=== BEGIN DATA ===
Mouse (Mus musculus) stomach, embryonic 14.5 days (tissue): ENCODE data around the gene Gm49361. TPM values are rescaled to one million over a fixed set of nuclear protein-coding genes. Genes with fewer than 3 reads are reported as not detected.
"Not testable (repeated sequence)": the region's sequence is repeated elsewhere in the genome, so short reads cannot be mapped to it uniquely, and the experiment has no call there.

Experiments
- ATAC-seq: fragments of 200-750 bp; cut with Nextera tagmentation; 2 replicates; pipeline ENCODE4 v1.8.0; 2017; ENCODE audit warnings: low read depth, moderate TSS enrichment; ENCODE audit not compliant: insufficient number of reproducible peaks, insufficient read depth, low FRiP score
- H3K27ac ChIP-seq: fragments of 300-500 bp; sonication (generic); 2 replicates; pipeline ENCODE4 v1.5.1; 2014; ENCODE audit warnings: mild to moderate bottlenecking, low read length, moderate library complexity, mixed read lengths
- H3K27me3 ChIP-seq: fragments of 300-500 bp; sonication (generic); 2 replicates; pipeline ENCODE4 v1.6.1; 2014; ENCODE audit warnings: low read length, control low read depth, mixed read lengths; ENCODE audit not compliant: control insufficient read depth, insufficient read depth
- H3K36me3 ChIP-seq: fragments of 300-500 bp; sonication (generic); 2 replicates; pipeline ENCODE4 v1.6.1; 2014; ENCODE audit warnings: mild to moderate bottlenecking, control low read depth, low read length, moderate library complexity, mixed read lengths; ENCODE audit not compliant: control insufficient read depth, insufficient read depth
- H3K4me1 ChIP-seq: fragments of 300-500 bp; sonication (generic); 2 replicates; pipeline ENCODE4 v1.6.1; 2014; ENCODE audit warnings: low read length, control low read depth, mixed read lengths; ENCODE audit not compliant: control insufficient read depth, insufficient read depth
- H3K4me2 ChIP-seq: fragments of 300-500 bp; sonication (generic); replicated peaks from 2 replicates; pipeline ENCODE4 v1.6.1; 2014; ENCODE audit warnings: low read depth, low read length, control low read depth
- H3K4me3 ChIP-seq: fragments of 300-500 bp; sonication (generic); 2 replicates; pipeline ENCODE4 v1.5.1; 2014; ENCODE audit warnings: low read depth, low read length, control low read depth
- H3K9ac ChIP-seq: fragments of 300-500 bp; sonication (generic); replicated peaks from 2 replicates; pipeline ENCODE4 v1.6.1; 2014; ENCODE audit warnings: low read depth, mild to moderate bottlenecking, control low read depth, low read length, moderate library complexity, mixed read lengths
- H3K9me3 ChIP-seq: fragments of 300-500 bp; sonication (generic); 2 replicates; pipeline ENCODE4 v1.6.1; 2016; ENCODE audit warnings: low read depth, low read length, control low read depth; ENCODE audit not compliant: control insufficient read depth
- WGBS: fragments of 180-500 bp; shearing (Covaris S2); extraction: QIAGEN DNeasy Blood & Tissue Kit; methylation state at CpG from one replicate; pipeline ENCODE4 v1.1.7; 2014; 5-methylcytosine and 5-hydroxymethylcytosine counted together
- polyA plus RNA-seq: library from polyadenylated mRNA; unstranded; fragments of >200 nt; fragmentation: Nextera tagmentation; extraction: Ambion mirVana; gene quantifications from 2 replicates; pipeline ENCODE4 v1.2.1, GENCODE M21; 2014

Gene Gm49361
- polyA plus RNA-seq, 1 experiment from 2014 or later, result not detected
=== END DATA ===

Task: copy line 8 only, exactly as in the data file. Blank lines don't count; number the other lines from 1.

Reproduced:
- H3K4me1 ChIP-seq: fragments of 300-500 bp; sonication (generic); 2 replicates; pipeline ENCODE4 v1.6.1; 2014; ENCODE audit warnings: low read length, control low read depth, mixed read lengths; ENCODE audit not compliant: control insufficient read depth, insufficient read depth